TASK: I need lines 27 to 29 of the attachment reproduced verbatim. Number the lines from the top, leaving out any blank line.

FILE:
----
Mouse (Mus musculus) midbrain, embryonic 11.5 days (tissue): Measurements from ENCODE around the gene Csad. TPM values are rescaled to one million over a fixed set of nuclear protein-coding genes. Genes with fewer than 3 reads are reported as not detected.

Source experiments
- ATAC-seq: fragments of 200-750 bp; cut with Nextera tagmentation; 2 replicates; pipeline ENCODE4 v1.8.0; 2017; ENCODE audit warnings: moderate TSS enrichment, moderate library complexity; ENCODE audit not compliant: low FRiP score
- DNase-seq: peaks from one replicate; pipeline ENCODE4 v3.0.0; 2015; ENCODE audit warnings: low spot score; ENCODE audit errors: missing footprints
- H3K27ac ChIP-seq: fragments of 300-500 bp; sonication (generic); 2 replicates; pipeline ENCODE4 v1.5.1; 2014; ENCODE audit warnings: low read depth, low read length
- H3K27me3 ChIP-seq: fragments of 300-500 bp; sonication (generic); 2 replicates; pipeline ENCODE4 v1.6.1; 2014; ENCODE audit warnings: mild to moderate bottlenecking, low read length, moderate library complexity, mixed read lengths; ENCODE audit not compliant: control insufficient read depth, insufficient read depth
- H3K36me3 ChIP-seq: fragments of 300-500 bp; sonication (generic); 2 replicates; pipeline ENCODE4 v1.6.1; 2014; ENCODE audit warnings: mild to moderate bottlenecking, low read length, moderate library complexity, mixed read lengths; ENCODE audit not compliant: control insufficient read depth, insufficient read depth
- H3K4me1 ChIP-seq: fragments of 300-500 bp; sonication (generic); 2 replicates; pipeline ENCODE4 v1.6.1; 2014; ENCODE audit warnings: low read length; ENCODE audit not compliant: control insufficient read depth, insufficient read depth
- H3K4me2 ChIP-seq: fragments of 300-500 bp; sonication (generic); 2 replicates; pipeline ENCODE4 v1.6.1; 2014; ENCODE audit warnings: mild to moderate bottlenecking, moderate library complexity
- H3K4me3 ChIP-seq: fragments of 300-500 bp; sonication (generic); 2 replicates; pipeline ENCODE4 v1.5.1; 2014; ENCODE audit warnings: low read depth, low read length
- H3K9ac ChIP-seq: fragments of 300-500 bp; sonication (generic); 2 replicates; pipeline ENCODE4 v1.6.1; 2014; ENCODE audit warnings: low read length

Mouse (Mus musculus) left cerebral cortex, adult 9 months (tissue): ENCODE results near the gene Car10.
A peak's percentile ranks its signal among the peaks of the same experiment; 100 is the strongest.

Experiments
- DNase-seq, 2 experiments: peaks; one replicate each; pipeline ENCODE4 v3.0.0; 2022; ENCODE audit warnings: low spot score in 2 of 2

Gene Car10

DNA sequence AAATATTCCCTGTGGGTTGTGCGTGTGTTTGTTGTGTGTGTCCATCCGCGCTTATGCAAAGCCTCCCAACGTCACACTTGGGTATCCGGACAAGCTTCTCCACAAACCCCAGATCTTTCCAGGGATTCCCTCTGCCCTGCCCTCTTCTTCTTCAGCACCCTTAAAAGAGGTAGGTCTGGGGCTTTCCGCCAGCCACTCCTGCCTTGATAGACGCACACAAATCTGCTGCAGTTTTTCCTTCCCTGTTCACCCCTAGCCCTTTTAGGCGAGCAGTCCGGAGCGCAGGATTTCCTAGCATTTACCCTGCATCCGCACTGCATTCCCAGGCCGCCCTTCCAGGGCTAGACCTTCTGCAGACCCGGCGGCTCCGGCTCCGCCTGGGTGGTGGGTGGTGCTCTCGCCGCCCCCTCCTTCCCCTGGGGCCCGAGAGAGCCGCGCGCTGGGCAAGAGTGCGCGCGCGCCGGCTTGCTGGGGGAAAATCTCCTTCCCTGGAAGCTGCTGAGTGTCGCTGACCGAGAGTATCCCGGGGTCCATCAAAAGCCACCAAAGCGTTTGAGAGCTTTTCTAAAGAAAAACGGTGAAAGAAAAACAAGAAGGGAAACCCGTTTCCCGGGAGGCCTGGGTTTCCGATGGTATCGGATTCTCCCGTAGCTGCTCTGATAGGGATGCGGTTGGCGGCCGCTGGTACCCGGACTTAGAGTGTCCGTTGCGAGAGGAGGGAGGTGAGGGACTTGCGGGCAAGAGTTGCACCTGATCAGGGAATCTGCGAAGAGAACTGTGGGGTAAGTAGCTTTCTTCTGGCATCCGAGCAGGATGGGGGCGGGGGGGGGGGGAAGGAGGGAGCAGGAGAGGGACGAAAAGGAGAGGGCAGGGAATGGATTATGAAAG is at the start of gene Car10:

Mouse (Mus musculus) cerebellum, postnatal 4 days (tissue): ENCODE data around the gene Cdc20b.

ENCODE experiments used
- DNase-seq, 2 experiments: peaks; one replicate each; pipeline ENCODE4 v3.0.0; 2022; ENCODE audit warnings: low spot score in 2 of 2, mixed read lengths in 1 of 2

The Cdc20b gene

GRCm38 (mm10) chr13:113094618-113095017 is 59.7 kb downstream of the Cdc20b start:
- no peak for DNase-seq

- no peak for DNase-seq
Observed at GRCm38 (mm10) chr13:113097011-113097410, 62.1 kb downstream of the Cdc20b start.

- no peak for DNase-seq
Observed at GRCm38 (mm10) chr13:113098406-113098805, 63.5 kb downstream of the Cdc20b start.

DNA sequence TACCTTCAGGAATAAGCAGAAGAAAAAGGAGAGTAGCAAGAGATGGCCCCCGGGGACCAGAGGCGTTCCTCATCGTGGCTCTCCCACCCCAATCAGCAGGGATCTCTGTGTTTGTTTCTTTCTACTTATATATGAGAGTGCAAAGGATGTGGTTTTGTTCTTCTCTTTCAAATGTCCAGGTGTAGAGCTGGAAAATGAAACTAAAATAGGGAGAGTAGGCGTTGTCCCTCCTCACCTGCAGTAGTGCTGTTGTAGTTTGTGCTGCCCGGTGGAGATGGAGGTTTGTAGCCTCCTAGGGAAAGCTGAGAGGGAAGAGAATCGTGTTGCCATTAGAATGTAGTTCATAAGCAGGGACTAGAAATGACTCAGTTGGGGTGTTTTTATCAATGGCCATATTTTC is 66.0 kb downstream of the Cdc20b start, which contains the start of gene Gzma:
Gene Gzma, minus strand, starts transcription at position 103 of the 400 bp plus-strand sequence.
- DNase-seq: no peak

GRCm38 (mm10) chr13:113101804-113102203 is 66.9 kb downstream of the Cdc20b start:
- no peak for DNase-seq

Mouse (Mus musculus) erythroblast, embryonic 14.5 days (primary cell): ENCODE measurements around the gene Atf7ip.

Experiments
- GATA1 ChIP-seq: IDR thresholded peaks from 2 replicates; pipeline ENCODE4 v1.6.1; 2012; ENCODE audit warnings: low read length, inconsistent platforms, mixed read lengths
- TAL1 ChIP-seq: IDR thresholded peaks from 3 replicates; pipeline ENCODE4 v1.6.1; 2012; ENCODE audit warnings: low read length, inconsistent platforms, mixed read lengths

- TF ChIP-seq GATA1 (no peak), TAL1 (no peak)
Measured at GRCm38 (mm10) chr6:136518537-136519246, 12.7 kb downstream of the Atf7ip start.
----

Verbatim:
Observed at GRCm38 (mm10) chr13:113098406-113098805, 63.5 kb downstream of the Cdc20b start.

DNA sequence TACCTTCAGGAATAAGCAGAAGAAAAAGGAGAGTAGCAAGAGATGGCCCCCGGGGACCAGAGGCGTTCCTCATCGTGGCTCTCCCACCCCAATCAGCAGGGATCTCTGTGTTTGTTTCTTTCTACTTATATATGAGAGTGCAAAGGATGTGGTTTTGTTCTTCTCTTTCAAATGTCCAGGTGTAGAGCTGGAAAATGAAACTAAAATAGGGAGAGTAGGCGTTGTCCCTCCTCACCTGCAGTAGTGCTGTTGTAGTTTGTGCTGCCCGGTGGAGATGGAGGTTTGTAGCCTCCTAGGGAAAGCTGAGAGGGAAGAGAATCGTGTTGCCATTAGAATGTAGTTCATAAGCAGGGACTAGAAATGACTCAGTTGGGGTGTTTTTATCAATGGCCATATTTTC is 66.0 kb downstream of the Cdc20b start, which contains the start of gene Gzma:
Gene Gzma, minus strand, starts transcription at position 103 of the 400 bp plus-strand sequence.